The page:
8. Scrubs

Forgot this one! How Scrubs manages to keep the quality for so long is a mystery, but if the first three episodes of season six are an indication, it’s still being maintained. Season five was a complete joy from start to finish, seeing a lot of the characters mature with Carla’s pregnancy. And JD not mature in the slightest, which is how it should be. A lot more interesting stories for Cox was an excellent idea, and while there wasn’t an episode that matched the return of Cox’s brother in law, or the sitcom, it was still a magnificent season.

9. Bones

I enjoy Bones far more than I know I should. The ensemble cast are brilliant, and the stories so daft and entertaining. Every now and then there’s an episode of agonising dreadfulness (for example, the recent Blair Witch rip-off, that at no point acknowledged the film it was wholesale stealing in such a peculiarly blatent way, but instead made constant comparisons to other horror movies with which it had nothing in common), but most of the time this is perfect entertainment television. Undemanding, but very funny, and with all the fun of the murder mystery fair.

10. Drawn Together

The third series has so far been more shocking than I could have hoped for. Horrifically offensive, and consistently hilarious, the cartoon “reality show” is a series with infinite sources to mock. Only topped by Wonder Showzen for on-screen offense, it is, unlike the MTV show, possible to watch without putting your fingers over your eyes and feeling your childhood dying of cancer. (I’ve not seen the new season of Wonder Showzen, hence its not being included in this list).

11. South Park

I had completely dropped out of South Park, until, like so many, the Scientology episode. The following season 10, from the death of Chef to Cartman’s epic adventures after freezing himself to try and pass the time before the Wii was released, has been stunning. The World of Warcraft episode did what nothing else on television can do – understood a videogame and presented it mostly accurately – and even the season’s duffer, Satan’s birthday party, was pretty funny. The speed with which the show can respond to world events and have them appropriately satirised is a key strength, from Muhammad cartoons to 9/11 conspiracies. Then there’s the remarkable brutality of the paedophile teacher episode, or the aching cruelty of the sports movie parody that finished the series.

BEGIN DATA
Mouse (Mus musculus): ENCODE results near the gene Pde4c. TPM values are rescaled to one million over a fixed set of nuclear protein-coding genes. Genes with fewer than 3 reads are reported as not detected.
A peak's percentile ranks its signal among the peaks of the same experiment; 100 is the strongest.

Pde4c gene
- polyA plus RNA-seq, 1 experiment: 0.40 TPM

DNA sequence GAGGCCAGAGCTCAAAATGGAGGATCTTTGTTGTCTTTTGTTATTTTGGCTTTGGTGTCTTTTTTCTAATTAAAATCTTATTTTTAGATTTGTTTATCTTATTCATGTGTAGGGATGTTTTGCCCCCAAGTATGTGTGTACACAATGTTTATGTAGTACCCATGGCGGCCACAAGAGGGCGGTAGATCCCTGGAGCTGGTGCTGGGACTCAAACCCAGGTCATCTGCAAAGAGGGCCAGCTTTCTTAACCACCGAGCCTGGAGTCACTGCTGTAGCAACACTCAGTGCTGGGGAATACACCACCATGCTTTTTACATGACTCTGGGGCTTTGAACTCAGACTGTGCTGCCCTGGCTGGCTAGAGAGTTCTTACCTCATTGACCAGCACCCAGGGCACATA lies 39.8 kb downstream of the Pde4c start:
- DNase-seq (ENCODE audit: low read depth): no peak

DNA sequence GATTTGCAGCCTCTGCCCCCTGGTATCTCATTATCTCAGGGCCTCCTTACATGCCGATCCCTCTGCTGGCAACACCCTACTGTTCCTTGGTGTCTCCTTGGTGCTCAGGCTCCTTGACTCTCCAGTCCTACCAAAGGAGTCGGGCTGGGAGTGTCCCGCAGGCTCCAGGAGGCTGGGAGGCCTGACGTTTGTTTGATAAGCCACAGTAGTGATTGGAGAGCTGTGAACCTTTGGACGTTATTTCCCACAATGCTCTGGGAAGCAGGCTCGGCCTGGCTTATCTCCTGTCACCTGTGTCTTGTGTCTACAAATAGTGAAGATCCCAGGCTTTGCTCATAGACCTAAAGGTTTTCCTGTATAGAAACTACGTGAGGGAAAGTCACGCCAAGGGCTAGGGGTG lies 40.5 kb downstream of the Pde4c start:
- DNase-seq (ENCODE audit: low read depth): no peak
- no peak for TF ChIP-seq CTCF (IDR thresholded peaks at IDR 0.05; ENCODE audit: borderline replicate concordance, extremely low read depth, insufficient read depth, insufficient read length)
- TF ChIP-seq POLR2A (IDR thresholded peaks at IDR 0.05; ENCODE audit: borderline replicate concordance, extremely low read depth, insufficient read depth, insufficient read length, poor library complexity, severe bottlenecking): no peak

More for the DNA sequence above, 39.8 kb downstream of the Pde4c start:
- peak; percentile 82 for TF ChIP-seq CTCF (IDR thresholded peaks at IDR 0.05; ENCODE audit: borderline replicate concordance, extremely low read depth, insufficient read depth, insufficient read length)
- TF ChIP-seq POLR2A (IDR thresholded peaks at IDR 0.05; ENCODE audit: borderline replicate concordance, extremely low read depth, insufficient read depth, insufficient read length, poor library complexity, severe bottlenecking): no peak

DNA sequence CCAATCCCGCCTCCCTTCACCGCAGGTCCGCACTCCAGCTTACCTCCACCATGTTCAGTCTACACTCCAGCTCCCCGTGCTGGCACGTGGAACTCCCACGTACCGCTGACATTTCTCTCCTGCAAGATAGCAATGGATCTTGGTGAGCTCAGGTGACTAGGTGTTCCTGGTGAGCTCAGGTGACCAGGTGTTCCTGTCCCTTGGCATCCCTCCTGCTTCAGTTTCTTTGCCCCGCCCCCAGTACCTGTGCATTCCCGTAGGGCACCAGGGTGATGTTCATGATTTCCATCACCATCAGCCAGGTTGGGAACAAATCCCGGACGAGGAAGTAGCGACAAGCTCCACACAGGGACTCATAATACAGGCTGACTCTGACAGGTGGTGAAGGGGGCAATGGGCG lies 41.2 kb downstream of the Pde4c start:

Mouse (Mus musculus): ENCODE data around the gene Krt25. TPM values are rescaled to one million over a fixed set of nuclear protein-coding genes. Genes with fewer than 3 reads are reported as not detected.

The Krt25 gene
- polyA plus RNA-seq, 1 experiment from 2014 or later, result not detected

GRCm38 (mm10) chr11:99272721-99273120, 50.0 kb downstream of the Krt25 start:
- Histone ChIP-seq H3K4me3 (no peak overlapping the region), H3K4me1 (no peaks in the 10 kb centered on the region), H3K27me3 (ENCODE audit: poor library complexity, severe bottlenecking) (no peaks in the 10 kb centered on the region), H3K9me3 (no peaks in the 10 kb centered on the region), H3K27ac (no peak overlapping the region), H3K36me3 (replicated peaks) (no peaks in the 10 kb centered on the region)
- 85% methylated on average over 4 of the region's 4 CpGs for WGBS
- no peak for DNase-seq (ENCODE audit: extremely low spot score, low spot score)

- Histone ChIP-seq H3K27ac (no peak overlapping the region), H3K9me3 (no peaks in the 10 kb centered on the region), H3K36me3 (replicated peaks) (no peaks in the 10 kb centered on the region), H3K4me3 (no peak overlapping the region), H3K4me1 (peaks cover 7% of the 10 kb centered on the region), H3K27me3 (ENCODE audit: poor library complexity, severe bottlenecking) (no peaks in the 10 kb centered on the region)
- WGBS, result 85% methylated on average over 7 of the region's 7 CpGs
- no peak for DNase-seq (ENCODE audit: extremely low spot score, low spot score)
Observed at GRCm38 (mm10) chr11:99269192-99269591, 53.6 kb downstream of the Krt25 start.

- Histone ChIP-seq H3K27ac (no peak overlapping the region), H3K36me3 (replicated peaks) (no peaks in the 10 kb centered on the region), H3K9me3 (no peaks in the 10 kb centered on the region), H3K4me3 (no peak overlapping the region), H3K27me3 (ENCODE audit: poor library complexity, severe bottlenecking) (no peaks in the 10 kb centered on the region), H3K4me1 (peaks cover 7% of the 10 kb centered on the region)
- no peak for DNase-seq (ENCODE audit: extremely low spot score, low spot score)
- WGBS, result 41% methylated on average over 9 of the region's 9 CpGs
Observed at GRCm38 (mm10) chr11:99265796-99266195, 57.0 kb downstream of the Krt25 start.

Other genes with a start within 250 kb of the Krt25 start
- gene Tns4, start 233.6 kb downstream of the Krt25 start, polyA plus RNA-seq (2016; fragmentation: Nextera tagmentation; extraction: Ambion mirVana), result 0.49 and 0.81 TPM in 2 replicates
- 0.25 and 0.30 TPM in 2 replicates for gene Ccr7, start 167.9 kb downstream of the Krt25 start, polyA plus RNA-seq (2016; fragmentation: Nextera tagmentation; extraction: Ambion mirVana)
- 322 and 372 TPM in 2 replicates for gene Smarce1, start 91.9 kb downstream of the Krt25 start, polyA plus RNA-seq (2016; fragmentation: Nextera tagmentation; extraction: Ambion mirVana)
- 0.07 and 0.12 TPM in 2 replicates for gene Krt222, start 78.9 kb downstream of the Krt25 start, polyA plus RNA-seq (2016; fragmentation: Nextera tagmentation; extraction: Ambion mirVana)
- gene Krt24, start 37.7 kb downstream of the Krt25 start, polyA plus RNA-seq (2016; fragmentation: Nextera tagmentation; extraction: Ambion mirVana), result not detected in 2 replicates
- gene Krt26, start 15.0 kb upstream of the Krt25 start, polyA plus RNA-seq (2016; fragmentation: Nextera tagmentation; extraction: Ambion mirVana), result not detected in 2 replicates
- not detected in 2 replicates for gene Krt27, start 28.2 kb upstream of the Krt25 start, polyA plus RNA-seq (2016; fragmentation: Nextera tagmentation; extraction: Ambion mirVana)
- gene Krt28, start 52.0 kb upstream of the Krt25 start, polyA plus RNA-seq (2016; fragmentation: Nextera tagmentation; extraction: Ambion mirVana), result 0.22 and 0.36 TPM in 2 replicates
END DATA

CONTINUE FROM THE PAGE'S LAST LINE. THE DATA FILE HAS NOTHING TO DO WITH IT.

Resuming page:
Also Rans

How I Met Your Mother has been mostly delightful, and certainly the only sitcom I can currently be bothered to watch. Help Me Help You lost its way after, well, episode one, and despite a couple of high points since (most significantly when Inger met her WoW guild friends in real life), has mostly wallowed in mediocrity. Family Guy has been funny, if nothing to immediately rush off and talk about as it has been in the past. Jericho has been the worst programme I’ve ever looked forward to watching every week. My Name Is Earl carries on with the same excellent writing and beautiful filming, but is in extreme danger of disappearing up its own bumhole with the increasingly patronising “messages” our moustachioed Scientologist friend seems to want to impart. And Scrubs has only just started, but is looking like it’s every bit as wonderful as ever before. A few more episodes in, and it would have definitely been on the above list.

15 Comments for this entry

  • Graham

    The further away she got from the horrible American high school clichés, the better cheerleader became. But at the start it was painfully painful to watch her throw hissy fits about being invincible while fussing over the coming football game. If you’re going to do school life, then you either have to use it as a mere backdrop of social mores, like Veronica Mars, or you have to commit to being very clever and commenting upon the experience, like Buffy. You can’t have a character who is actually engaged in the pettiness, and then not do anything smarter or less obvious with your story than having supportive nerds, mean jocks and the eventual realisation of what’s actually important in life. It’s painfully painful.

  • Thomas Lawrence

    OK, what is the deal with people bitching about the Heroes pilot being full of continuity errors? I doidn’t see or remember any in what I watched. What gives?

  • John

    The deal is your not noticing them, dippy.

    How about, oh, I don’t know, THE ARTIST CUTTING HIS OWN HAND OFF?